| Comedy |

Comedian Jeff Dunham Will Film His Next Netflix Special in Dallas, His Hometown

Comedian and Richardson native Jeff Dunham, right, and angry old man Walter will film their next Netflix special in June at the American Airlines Center.EXPAND
Comedian and Richardson native Jeff Dunham, right, and angry old man Walter will film their next Netflix special in June at the American Airlines Center.
courtesy Personal Publicity
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Comedian and ventriloquist Jeff Dunham is about to film his 10th comedy special, and he's decided to film it in the place where he got his start in show business.

"It's a homecoming for me," Dunham says from his home in Los Angeles. "It's like, 'Why in the world have I never done this?'"

Because of the massive response for ticket sales, Dunham says he's decided to move his upcoming, sold-out show on Feb. 16 at the American Airlines Center to June 21 and add a second show on June 22 to accommodate his hometown fans. He's also going to shoot his next Netflix special at the AAC during both of his June shows.

Dunham has become a massive draw since his comedy club days in the '80s, '90s and early 2000s. Ten years ago, he graduated his tours to theaters and arena spaces like the AAC. He ranked ninth on the Forbes list of the highest-paid comedians for 2018 alongside other familiar names like Ricky Gervais, Dave Chappelle and Jerry Seinfeld.

However, he's never shot a comedy special in an arena space. Dunham says that since he already wanted to move his February show so he could provide DFW with an extra show, the decision was easy.

"I just knew the next Netflix special was coming, and I always pick the city in the tour, and I thought, 'Wait a second, why have I never ever done my hometown where I always began?'" Dunham says. "The audiences are always great, and we always pick a theater, but we've never done an arena and all my shows for the past 10 years have been nothing but arenas, so why in the world would I not put on tape what I've been doing for a decade?"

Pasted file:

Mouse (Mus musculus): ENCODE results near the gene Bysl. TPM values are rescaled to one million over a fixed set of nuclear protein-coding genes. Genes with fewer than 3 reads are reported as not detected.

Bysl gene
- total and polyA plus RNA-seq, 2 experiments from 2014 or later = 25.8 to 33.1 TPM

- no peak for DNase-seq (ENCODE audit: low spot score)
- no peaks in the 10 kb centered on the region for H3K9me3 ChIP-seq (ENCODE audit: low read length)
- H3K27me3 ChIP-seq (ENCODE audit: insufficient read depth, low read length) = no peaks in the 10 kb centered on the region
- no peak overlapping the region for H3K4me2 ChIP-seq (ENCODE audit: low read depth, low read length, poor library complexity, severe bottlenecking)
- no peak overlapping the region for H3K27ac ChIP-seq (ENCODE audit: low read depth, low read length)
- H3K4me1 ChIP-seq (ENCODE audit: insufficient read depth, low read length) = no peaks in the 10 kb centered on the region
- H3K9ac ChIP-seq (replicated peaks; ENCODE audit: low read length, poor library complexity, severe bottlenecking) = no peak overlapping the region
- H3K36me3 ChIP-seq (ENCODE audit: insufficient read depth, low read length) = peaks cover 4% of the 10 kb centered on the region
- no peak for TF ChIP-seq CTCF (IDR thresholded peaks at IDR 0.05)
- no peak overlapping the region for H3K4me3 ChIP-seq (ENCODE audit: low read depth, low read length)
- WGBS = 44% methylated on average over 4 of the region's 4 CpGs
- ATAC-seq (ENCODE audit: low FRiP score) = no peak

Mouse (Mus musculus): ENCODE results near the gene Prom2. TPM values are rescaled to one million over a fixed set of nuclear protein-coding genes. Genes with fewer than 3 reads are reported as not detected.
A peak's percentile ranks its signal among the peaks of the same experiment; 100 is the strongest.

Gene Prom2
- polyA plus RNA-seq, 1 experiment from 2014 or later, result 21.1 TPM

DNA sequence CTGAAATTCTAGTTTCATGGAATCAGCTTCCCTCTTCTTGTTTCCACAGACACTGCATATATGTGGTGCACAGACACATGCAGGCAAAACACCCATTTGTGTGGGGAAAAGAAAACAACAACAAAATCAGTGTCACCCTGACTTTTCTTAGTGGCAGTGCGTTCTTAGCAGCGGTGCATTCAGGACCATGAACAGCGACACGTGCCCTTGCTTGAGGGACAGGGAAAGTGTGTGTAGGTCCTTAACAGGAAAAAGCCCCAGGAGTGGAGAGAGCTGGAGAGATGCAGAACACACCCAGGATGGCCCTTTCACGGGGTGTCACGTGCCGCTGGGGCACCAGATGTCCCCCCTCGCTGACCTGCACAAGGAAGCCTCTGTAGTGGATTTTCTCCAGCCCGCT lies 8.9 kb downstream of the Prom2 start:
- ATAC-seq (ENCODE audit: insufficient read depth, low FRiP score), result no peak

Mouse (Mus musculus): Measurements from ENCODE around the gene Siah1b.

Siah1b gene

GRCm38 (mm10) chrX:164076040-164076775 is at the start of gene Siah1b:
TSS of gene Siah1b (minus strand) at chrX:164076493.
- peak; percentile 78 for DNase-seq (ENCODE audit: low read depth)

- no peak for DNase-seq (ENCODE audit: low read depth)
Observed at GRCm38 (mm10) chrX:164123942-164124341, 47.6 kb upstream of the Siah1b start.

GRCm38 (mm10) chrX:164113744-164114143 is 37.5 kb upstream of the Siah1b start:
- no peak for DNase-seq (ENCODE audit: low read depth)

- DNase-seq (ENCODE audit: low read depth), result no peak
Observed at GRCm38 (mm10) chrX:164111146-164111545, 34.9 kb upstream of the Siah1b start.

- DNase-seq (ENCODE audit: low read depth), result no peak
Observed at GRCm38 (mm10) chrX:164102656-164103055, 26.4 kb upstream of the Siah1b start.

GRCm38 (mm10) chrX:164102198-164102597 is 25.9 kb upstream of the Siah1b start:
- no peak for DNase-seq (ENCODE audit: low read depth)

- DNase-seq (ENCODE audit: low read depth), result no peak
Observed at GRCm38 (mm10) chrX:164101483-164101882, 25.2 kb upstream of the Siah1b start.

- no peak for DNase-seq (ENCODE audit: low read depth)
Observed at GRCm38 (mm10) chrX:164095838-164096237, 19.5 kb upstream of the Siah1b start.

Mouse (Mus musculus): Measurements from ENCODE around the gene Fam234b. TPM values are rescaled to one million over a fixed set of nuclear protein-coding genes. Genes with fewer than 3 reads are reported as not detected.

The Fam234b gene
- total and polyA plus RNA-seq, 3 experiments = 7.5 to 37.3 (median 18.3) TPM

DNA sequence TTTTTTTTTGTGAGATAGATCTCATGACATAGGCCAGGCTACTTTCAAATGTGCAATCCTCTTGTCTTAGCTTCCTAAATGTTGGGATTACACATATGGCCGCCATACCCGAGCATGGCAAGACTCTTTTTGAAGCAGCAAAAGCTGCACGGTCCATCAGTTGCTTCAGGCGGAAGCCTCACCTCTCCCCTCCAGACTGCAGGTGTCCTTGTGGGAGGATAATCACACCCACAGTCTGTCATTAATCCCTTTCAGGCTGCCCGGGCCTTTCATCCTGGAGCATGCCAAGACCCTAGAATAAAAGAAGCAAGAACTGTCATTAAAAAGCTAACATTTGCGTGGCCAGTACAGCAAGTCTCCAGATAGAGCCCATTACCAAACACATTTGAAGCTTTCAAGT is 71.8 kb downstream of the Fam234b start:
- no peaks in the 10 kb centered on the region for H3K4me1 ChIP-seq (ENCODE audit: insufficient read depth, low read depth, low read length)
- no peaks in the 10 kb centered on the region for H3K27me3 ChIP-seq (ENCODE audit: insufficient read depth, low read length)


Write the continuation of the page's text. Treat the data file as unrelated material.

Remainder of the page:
Dunham started his comedy and ventriloquism career in his hometown of Richardson in the 1970s starting at churches, Kiwanis club meetings and Cub Scout banquets before attending college at Baylor and flying back and forth between Waco and Los Angeles to start his comedy career. As a teenager in Richardson, he found work as a ventriloquist in local car dealership commercials, Six Flags Over Texas in the park's Southern Palace, and comedy clubs like the now-closed Comedy Corner.

"In the late '70s, I remember as a high school kid being invited to perform over there," Dunham says. "I was underage and I wore a suit coat and a tie. It was my first exposure to doing shows at comedy clubs."

Because the June shows are special for Dunham, he wanted to make sure as many of his fans as possible could see it.

"I look at it like a business," he says. "I give customers what they want and are expecting, and at the same time, I throw something in they're not expecting."

Dunham has a few extra treats for his time in Dallas. Dunham says he will film another special about his career and life for A&E's Biography Channel while he's in town touring his old haunts and visiting with friends, family and mother Joyce, who still lives in Richardson. He'll also bring two new puppet characters he's added to his long lineup that includes the hyperactive Woozle Peanut, the grumpy Walter and Jose Jalapeno (on a stick).

The new characters include Larry, who works as President Trump's Twitter adviser and who, obviously, will look "disheveled and had no sleep and just trying to keep up," and a politically polar-opposite pair of conjoined twins named Rich and Happy with two mechanical heads that can act independently with one operator at the controls.

"I build the dummies myself, and it was all a mechanical nightmare," Dunham says about Rich and Happy. "Both have eyes and eyebrows that move, and they can talk at the same time. It's gonna take a lot of practice at a good number of shows between now and then."

Dunham says he's excited to bring his comedy back to the place that gave him his start.

"It’s pretty fantastic," he says. "It's not the end. I've still got a few more years in me touring, but to come back and do it there, I don’t think I could beat that. This doesn’t feel like just another show. This is pretty special."

Ticket-holders who purchased seats for Dunham's February show will be able to use them to get into the June shows. Tickets for Dunham's new show dates will go on sale this Friday at JeffDunham.com.

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